I am of the 1 man show and prefer to do it without adult employees.  I had a full time adult aide but she was more hassle than help so I ran her off to another room and now go solo.  I assess my students skills and put them in jobs that they can do exactly as I want it done.  So in a sense they are all extensions of me.  I have 1 girl Paige who makes pizzas.  She can do it all on her own the way I want it done.  The great thing about the populaltion I work with is they don't bring much "adult baggage/attitude" with them.  Many have behavior problems but I am good at ironing that stuff out.  Once that is done they are like a copy machine of what I want out of them and they love it.  I am having good success placing them in food establishments that have management that is willing to go through the adjustment phase because they know once that is done they have a dedicated employee for life.  This summer I spent an afternoon with Anthony of Una Pizza (SF).  We are of the same cut of cloth with the 1 man show thing/NJ stuff.  He has the steady easy groove down. His operation is a pleasure to watch- pure groove.  You take your hat off to me, and I have to take mine off to you.  I would last about 10 minutes with most adult employees.  I would kill somebody.  I have no paitence with most entry level workers trips.   I could teach that bread easy.   If you ever are out in the Columbus OH area please let me know.   Here is a couple of short videos  of my pizza girl Paige.  She was nervous as heck in front of the camera and normally does a much better job of making a pie.  She prefers not to toss.  That is ok because she does a good job hand stretching.   She works 25 hours a week at Denison University for Bon Appetit making pizzas/prepping food for the chefs.   These were the BP ovens I worked with getting her use to them.  Lots of money but not impressed compared to the 1000's.  Paige can't tell you what day it is or what money really means but she can work with dough.  Walter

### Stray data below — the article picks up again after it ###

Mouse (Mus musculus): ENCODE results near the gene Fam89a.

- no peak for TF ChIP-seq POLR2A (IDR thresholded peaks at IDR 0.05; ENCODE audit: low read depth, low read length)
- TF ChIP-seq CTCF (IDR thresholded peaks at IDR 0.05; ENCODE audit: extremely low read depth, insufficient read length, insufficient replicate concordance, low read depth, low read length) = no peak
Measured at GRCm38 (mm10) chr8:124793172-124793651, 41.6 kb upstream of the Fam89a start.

<a href="http://youtu.be/b5-5AxX6EJc" target="_blank" class="aeva_link bbc_link new_win">http://youtu.be/b5-5AxX6EJc</a>


<a href="http://youtu.be/ORqe62-9hZ8" target="_blank" class="aeva_link bbc_link new_win">http://youtu.be/ORqe62-9hZ8</a>
« Last Edit: October 29, 2013, 06:31:36 PM by waltertore »

Offline scott123

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Re: the demise of the small artisan shops around our land?
« Reply #18 on: October 29, 2013, 06:28:15 PM »
We exclusively use Bodgett 100....120.000 btu's.  But, honestly, Im beginning to see the advantage of ELECTRICAL ovens.   Scott has always pushed them.

Have I?  :) There was a period where I was fairly pro electric, and I guess if someone wants to guarantee an extremely fast bake such as less than 3 minutes, then electric is the way to go, but I'm a fan of some gas decks, such as the Marsal MB and the old Blodget 1000s that Walter is using.

I find the 1000's don't like 650 degrees - uneven cooking on top/bottom.  Their sweet spot is 500-575 for the pies I do.

Actually, almost all gas deck ovens have heat balance issues at 650.  It's the nature of a bottom heat source scenario.  Some ovens are a bit better when it comes to balance, though, such as the Marsal MB.  They add a brick ceiling to help a bit with the top heat and they use less conductive decks that bake the bottom of the pizza relatively slower.  I know you're happy with your 1000s and your current bake times, but if you ever wanted to play around with shorter bake times at higher temps, you could help balance out the oven with different stones. A brick ceiling works beautifully but is most likely too difficult to add to an oven like yours.  One thing you could do, though, is take stainless steel sheet and lower the ceiling- that will go a long way in helping balance.

Not that you're interested  :) I'm just throwing the idea out there in case someone else wants to push their ovens to higher temps.
« Last Edit: October 29, 2013, 06:31:42 PM by scott123 »